What’s next in Big Data? And when exactly would that be?

Everyone involved in Big Data of course has read the seminal McKinsey report with the promising title Big Data: The Next Frontier for Innovation, Competition, and Productivity. In May 2012, exactly one year after publication, Michael Chui, one of the authors, was on stage at the MIT Sloan CIO Symposium. There we heard the following remarkable words:

‘There are no [Big Data] best practices.
I’d say there are emerging next practices.’

This seems to be contradictory to the title of the aforementioned report but the similarity and the elasticity is in that tiny word “next”. To innovation, competition, and productivity Big Data indeed may bring new prosperity but hard proof is not yet on the table.

Work in progress
Organisations are experimenting but it remains too early for best practices that could simply be followed and tweaked by others. Big Data still is very much work in progress. Speaking of its predicted prosperous effect on innovation and competition, remaining in progress forever would even be logical, since both entail continuous development and dynamism.

Social Analytics
Social Analytics, the station in between Web Analytics and the so-called Next Generation Analytics predicted by Gartner, is now in particular at the forefront of Big Data development and dynamism. Here again we encounter this ominous and treacherous “next.” It signals this familiar discussion of the glass being half full or half empty. Sullivan McIntyre of Radian6, now part of Salesforce, is devoted to the first opinion. He is keen to stress that “it becomes increasingly possible to make guesses about future behavior.” Paul Barrett of Teradata rather cautiously characterizes the phase we are in as “the early, black and white TV stage of Social Analytics.”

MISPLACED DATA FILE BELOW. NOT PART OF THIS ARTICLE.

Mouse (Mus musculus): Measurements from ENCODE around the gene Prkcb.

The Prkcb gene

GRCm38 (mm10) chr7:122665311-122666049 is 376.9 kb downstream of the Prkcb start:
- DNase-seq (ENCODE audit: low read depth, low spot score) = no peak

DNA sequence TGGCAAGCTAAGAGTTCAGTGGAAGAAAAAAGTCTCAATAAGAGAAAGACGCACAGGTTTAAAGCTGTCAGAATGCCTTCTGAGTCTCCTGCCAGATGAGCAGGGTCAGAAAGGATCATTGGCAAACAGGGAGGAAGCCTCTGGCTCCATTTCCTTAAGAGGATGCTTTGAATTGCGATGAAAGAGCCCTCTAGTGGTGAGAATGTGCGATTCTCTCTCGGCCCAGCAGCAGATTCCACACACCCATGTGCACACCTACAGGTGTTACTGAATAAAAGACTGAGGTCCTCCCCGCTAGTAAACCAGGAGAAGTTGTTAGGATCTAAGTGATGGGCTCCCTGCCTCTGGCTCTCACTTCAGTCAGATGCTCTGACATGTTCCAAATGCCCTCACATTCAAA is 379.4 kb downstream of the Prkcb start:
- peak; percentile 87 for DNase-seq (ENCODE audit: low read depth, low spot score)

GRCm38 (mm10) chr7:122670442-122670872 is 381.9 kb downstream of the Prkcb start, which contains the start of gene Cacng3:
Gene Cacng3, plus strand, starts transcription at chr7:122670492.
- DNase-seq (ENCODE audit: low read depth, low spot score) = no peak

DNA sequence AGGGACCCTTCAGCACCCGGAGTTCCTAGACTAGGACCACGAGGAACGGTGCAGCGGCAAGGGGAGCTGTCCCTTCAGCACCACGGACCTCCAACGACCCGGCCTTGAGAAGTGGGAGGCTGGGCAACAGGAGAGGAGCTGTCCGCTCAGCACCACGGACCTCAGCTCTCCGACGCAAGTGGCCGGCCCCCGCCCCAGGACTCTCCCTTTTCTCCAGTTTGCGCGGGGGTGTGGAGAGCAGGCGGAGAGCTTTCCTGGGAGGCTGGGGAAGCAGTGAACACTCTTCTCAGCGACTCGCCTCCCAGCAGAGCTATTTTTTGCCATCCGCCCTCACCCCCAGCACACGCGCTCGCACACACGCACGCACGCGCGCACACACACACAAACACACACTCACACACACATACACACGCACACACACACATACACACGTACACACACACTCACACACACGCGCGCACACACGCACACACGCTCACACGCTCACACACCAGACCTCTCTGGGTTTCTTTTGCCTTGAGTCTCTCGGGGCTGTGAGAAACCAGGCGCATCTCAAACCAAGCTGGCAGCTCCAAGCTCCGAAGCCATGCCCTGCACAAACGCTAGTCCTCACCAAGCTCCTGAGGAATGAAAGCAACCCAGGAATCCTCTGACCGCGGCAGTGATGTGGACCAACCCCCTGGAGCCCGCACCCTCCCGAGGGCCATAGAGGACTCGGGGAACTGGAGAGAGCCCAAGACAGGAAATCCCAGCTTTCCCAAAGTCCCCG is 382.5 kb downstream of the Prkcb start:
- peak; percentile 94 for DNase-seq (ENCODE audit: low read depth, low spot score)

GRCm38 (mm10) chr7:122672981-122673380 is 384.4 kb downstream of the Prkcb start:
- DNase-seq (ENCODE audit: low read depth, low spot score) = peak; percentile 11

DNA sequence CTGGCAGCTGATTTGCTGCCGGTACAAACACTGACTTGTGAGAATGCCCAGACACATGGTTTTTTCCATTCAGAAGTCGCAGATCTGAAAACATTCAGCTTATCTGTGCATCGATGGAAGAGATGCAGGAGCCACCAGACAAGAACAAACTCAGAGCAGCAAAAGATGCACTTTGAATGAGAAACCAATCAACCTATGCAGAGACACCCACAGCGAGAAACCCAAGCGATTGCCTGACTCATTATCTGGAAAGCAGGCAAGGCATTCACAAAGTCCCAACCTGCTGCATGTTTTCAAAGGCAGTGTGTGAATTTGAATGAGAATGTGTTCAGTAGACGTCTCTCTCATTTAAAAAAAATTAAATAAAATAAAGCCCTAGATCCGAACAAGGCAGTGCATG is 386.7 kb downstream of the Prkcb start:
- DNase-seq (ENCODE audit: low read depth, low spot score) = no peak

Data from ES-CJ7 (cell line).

Big Social
So the question remains exactly when we would be able to upgrade from black and white to color, and after that perhaps even HD or 3D. In our new Big Data research report, simply called “Big Social,” we will provide you with enough ammunition to judge for yourself and keep track of all rapid development in the realm of Big Social Data and Analytics.

About Jaap Bloem

Jaap Bloem is in IT since the PC and now a Principal Analyst at Sogeti/VINT. In his days at KPMG Consulting he co-founded the IT Trends Institute. Jaap was a publisher of IT books and editor in chief of IT magazines at Wolters Kluwer. Before coming to VINT, Jaap was the Marketing Executive for the Dutch Chapter of ISOC, the Internet Society. Jaap has co-authored many books and articles, and loves to develop and evangelize ground-breaking thought and insight together with colleagues and partners.

 

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